Crumbling CUNY: The March to Save CUNY, From the Inside Out

6 mins read

The state of CUNY’s infrastructure can be ignored no longer. Tomorrow, students and faculty from all campuses will march across Brooklyn Bridge in a bid to bring awareness of neglect to members of the State Senate and Assembly. Joining them will be Dr. Lindsey Albracht of QC’s English department. The Knight News spoke to Albracht about the march and her participation therein.

What is your role in the march? Did you have a hand in organizing it? Or maybe you heard about it and decided to participate?

I heard about the march at a department meeting, but I didn’t have a hand in organizing it. 

What’s your stake in all this? Why is this demonstration so important that so many would give up their weekend to march?

For decades, a lot of students, faculty, and staff have been fighting for the state to fully fund CUNY. Anyone who works or learns here is familiar with the literal and metaphorical cracks that disinvestment has created. The pandemic took some of those cracks and turned them into holes.

Just a couple of weeks ago, I stood at my classroom window in Kiely and watched hundreds of students freeze outside while they tried to gain access to campus. This was partly because of a lack of money that led to public safety staffing shortages. I went back to my 90-degree office where a jar of chocolate had melted on my desk. Klapper is notoriously overheated in the winter because it needs a lot of capital improvements.

Back at the office, I chatted with a few part-time colleagues who have to travel between two, three, and four other campuses to make ends meet so they can teach students in classrooms where class caps are sometimes double the recommended national average. Those students have shouldered the cost of tuition hikes. They’ve lost more and more access to academic advisors, mental health counselors, full-time library staff, and a million other things. 

It doesn’t have to be this way. We’re asking for the most basic stuff. I shouldn’t have to teach in a classroom where I had to buy my own technology and bring my own dry erase markers. Our students shouldn’t have to learn in classrooms that are moldy, hot, inadequately ventilated, or leaking. We need a lot more full-time teaching and research positions for people who just want to earn enough money to do their job without needing to do six other jobs. Staff should not have caseloads of hundreds of students. And all of us should earn money for the work that we do: we cannot keep filling in all of these holes with our voluntary labor. 

Would you happen to know whether QC is affected by infrastructure neglect in some unique way? Or is this just a show of solidarity with other CUNY colleges?

All of the things that I mentioned above are infrastructure issues. Infrastructure isn’t just about fixing buildings: it’s about being able to see an advisor, getting answers to questions about financial aid, getting access to mental health services, accessing classes that you need to graduate, and being able to study in staffed, quiet spaces when you need to use them.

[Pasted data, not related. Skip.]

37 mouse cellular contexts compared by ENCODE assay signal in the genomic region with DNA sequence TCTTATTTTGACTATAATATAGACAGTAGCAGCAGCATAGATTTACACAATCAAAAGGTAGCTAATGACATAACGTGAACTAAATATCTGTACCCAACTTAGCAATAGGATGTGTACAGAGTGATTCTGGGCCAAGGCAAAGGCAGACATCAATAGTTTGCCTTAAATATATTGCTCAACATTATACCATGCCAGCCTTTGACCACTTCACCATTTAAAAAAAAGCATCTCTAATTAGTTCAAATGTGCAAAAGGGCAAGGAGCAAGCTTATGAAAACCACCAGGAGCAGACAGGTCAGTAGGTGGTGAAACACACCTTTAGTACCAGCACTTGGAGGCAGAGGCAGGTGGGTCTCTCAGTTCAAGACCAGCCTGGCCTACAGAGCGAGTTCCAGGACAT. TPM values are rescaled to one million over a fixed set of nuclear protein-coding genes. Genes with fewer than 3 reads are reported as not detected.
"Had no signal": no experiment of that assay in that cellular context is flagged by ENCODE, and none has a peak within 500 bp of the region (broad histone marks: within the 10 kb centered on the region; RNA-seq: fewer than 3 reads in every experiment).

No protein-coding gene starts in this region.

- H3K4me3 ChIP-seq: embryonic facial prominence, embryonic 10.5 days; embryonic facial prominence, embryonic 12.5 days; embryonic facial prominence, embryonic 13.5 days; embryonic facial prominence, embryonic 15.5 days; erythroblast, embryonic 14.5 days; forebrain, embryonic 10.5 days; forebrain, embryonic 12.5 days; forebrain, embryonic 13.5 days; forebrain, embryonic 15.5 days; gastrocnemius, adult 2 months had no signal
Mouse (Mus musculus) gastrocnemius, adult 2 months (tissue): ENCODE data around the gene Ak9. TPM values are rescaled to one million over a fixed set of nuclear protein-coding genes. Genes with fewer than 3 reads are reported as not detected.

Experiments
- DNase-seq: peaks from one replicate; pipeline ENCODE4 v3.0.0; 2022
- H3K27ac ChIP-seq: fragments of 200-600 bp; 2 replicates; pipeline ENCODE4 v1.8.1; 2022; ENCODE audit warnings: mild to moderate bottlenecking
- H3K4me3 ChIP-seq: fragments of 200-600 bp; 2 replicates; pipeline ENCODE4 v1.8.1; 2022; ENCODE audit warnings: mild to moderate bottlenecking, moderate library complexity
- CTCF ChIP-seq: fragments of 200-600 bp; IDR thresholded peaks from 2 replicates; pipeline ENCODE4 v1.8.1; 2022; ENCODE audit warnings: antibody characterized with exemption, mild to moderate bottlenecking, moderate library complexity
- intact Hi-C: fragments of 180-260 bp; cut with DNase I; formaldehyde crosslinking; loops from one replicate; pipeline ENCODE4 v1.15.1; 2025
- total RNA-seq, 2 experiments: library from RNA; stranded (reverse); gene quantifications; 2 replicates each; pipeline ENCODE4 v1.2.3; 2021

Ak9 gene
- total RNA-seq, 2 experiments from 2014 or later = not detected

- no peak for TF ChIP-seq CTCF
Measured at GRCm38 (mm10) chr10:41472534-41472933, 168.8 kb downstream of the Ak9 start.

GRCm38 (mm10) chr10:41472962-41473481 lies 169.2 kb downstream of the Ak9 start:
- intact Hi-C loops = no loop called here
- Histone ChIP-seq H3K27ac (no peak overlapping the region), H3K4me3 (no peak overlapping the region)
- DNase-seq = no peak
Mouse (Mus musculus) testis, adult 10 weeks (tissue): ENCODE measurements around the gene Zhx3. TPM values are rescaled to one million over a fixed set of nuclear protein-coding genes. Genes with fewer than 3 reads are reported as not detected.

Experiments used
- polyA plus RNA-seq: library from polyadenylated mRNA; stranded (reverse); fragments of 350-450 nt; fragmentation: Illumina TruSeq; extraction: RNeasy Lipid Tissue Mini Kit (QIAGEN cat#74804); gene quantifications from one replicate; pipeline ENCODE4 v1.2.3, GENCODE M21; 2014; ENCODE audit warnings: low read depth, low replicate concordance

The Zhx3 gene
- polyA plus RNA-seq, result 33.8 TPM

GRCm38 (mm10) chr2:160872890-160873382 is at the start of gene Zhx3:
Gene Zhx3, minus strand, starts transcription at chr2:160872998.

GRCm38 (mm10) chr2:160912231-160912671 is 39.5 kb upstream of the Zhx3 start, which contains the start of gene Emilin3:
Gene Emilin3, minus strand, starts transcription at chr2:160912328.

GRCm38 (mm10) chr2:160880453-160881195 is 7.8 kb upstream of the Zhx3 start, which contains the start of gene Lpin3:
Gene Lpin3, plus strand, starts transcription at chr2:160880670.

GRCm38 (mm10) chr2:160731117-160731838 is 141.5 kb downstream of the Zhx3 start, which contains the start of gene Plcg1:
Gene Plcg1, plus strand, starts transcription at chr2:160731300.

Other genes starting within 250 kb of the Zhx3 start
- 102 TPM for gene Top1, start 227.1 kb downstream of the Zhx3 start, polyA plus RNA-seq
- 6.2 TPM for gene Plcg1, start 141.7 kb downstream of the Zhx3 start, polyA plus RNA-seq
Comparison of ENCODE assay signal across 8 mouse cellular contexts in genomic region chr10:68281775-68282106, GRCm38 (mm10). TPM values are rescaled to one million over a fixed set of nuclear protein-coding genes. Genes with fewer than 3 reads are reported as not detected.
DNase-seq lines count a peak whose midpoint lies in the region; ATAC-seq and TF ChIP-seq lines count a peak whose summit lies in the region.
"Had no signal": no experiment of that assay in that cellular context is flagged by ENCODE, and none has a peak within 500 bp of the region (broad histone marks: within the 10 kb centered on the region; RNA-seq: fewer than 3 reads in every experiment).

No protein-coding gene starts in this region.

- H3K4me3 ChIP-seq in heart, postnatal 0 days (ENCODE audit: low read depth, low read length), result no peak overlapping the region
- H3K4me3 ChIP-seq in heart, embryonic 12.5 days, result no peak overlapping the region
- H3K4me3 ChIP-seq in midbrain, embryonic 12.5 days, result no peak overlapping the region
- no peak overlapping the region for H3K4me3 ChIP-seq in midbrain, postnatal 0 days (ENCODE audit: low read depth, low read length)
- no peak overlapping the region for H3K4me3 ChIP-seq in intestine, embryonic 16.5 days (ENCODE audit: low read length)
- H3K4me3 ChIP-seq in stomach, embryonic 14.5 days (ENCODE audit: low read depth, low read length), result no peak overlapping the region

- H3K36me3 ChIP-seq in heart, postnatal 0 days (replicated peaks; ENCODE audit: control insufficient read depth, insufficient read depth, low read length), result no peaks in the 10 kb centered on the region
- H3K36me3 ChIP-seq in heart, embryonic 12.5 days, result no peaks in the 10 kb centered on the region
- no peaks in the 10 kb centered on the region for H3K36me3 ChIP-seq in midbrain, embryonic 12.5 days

I also think that QC is directly affected by crumbling CUNY infrastructure elsewhere. Working conditions at CUNY community colleges and at the other CUNY schools impact working conditions here at Queens in a very direct way, because our students move around the system. The CUNY system is interdependent. That’s part of the reason that it’s so important for us to show solidarity with other CUNY colleges. 

If you could personally send a message to those who’ll be voting on the budget next week, what would it be?

Adequate investment in CUNY is not only an investment in the future of our city, it’s a key racial justice issue. We serve half a million majority Black and brown students from low-income and immigrant communities. Our students bring extraordinary linguistic, cultural, and community gifts to our classrooms and this makes everyone’s learning and teaching environment richer. They deserve the same access to a high-quality educational experience in buildings that are equipped for 21st century learning taught by adequately compensated faculty and supported by staff with manageable workloads that many of their peers in majority-white schools get.

Funding the #NewDeal4CUNY would help us make CUNY tuition free again, as it mostly was for over 100 years: from 1847 until 1976. It would guarantee faculty and staff-to-student ratios. It would help us make some other sorely needed infrastructure improvements. For the first time in a while, because of federal stimulus money, there’s a budget surplus. It’s way, way past time to give our students, faculty, and staff the CUNY we all deserve.

The Knight News thanks Prof. Albracht for her contribution to this article and her support for student activism. Those who wish to attend can RSVP using this link.

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